Smoothies date back as far as the 1930s, when health food stores in California began to offer pureed fruit drinks inspired by Brazilian frothy drinks that often contained crushed ice or frozen milk.
Nowadays smoothies are popular around the globe and are enjoyed as a nutrient-dense breakfast alternative or a healthful pick-me-up in the afternoon.
Smoothies are a wonderful meal for the warmer months of the year. Because most smoothies are based on raw fruit and vegetables, they have a cooling effect on the body that is welcome in the summer but not desirable in the winter.
I consider them food as opposed to drink. Unlike juices, which contain only the liquid part of a fruit but not the pulp and fiber, smoothies are a whole-foods creation—and they are often so nutrient-dense that they will fill you up and give you clean energy for many hours to come.
Since most smoothies are fruit-based, it is best if you add some fat and/or protein to make sure you don’t get a sugar rush and to slow down the digestion process a bit so that you can really get the most out of your power-packed liquid food. You can accomplish this by adding some full-fat yogurt or kefir, an avocado, coconut oil, soaked nuts or nut butters, chia or flax seeds.
Typically here are three to four main components to a smoothie:
A liquid. Water, coconut water, coconut milk, a nut or seed milk, fruit juice, tea, coffee, yogurt, kefir or plain milk (only in smoothies that do not contain any acidic fruits that would make the milk curdle).
Fruits and berries. Most fruits and berries work well. They can be fresh, frozen or dried. But kiwis tend to make smoothies taste bitter because the seeds, when crushed, release bitterness. Add kiwis at the end of whipping up your smoothie, and do not puree too thoroughly to avoid breaking the seeds. Watermelon makes a smoothie too watery, but other melons can work well.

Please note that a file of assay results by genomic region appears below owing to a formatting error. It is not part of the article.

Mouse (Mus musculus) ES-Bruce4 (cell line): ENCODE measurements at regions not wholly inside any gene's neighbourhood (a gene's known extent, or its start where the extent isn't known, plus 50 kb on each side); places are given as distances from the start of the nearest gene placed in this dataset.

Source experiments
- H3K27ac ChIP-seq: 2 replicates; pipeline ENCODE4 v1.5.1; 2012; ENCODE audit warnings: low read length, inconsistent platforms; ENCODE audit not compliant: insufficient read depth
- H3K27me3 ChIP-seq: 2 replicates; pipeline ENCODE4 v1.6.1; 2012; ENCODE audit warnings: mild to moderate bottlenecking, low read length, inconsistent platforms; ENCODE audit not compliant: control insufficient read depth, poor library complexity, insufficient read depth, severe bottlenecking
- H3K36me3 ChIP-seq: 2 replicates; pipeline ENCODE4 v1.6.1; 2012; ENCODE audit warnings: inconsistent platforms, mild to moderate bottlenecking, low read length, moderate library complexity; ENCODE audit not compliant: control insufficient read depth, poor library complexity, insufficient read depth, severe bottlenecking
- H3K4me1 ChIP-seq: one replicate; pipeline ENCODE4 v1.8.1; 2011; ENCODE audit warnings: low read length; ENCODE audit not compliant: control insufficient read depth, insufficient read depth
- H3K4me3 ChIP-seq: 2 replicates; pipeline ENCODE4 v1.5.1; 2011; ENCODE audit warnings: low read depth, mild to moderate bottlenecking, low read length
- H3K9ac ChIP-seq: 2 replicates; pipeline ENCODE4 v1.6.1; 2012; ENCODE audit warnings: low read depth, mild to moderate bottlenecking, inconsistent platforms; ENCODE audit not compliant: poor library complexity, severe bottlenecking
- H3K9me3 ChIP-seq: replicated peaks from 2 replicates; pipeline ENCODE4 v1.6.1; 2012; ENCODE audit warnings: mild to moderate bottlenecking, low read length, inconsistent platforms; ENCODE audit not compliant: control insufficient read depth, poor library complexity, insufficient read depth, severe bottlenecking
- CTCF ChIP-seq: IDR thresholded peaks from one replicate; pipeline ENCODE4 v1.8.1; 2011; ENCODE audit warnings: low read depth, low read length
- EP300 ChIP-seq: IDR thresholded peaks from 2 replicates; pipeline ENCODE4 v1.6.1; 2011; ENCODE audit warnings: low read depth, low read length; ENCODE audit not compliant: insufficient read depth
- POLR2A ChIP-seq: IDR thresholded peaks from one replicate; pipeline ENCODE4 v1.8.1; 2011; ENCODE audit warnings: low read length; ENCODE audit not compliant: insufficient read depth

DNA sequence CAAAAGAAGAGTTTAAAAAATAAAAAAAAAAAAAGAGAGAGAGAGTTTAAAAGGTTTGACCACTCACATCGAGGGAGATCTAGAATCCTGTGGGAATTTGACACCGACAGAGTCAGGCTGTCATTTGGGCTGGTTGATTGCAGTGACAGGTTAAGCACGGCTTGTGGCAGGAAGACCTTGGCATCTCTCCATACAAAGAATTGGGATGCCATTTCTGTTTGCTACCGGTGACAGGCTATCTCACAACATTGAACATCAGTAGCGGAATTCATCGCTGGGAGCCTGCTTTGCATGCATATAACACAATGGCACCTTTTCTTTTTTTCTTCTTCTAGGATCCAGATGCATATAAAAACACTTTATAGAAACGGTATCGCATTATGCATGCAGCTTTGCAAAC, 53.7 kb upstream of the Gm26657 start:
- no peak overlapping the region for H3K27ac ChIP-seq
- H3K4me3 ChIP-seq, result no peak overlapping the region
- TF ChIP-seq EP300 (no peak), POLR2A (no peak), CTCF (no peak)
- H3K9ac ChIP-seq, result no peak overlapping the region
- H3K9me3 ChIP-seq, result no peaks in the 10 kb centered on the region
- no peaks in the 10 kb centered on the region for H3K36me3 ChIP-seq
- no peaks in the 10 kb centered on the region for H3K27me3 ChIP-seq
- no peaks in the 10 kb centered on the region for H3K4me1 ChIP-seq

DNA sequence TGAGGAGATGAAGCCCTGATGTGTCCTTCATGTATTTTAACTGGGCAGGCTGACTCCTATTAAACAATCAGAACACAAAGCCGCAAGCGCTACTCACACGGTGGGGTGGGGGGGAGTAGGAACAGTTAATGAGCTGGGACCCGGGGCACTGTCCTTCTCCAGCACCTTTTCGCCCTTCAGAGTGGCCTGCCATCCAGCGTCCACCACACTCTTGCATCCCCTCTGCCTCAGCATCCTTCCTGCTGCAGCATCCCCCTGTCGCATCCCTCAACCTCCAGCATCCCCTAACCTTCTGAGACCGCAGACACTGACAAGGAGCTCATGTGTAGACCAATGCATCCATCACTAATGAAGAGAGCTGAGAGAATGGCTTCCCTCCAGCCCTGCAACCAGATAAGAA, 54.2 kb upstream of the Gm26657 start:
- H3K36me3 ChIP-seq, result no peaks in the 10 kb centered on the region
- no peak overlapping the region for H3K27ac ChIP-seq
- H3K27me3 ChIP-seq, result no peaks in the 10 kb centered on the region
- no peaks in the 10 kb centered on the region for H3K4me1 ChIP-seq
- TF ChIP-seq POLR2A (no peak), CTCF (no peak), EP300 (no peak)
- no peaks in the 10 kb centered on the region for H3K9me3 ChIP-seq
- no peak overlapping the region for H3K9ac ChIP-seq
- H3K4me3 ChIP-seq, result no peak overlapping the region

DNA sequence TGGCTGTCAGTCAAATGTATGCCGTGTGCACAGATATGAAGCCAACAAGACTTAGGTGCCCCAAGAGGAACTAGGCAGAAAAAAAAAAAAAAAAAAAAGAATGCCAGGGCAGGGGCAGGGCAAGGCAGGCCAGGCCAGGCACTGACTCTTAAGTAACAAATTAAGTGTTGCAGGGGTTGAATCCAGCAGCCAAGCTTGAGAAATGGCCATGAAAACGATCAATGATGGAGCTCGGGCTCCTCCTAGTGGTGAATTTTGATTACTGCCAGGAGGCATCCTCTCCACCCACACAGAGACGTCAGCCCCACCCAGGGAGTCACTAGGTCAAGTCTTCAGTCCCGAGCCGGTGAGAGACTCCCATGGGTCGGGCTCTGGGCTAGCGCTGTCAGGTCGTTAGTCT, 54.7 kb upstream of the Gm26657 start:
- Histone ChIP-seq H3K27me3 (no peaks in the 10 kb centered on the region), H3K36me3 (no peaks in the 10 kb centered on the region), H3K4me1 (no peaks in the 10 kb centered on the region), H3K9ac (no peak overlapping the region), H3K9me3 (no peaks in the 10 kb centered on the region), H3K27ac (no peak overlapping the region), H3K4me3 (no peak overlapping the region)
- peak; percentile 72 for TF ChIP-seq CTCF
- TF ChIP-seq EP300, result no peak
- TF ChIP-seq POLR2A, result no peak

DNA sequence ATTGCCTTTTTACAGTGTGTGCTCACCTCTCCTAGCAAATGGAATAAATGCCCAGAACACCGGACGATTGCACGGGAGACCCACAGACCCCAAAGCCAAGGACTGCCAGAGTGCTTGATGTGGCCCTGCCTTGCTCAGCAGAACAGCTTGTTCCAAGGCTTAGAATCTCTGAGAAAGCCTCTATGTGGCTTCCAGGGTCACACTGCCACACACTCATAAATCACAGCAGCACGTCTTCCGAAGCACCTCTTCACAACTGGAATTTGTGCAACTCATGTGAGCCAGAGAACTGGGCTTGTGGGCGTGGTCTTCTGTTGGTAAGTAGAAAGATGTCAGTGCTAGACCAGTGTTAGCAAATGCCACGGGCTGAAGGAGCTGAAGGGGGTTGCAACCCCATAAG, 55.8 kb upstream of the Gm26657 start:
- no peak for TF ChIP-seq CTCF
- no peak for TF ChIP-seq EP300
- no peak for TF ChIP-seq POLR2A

Vegetables. Leafy greens, wild greens, celery, cucumbers, carrots, beets, zucchini, and tomatoes are suitable.
Extras. Ground spices, ginger root, turmeric root, garlic, nut butters, soaked nuts, chlorella or spirulina powder, wheat or barley grass powder, bee pollen, chia or flax seeds, aloe, cacao, coconut flakes, coconut oil, fresh herbs like parsley, basil or cilantro are good additions.
If a little extra sweetness is required, you can add raisins, dried pitted dates, honey, maple syrup or brown rice syrup.
I am personally not a big fan of iced drinks because they are too big of a shock to the body and will dampen your digestive fire. But for a treat once in while during the heat of summer, feel free to add some ice cubes instead of water or use frozen fruits or berries when making your smoothie.
There are endless variations to the theme of a smoothie and you can let your creativity run wild.
Bananas make a good base for smoothies as they provide a welcome creamy consistency and add a little sweetness. Their taste is neutral and goes well with most other ingredients you might want to add. Avocados are also great for creaminess and add some welcome fat and even protein.
Green smoothies typically contain some kind of leafy green vegetable or wild green, although green smoothies can be made from cucumbers and celery as well.
A few tips for enjoying a prefect smoothie:
Always start by pouring the liquid into your blender first. Cut your fruits and vegetables into chunks before adding them to the blender. You might want to roughly grate carrots and beets before adding them. Then puree everything into an even, creamy mass. Taste it and make any flavor adjustments necessary.
Eat/drink your smoothie immediately. If you need to store parts of it, place it into the refrigerator. If the smoothie separates, blend again just before consuming it.
Rinse your blender with warm water right after pouring out the smoothie. If you let it sit for a long time, any smoothie remains will dry up and become much more difficult to wash off.
When enjoying your smoothie, take your time, even chew. Remember, a smoothie is a very nutrient-dense food and should not be gulped down in a hurry. I like to eat mine with a spoon and savor every single “bite” of it.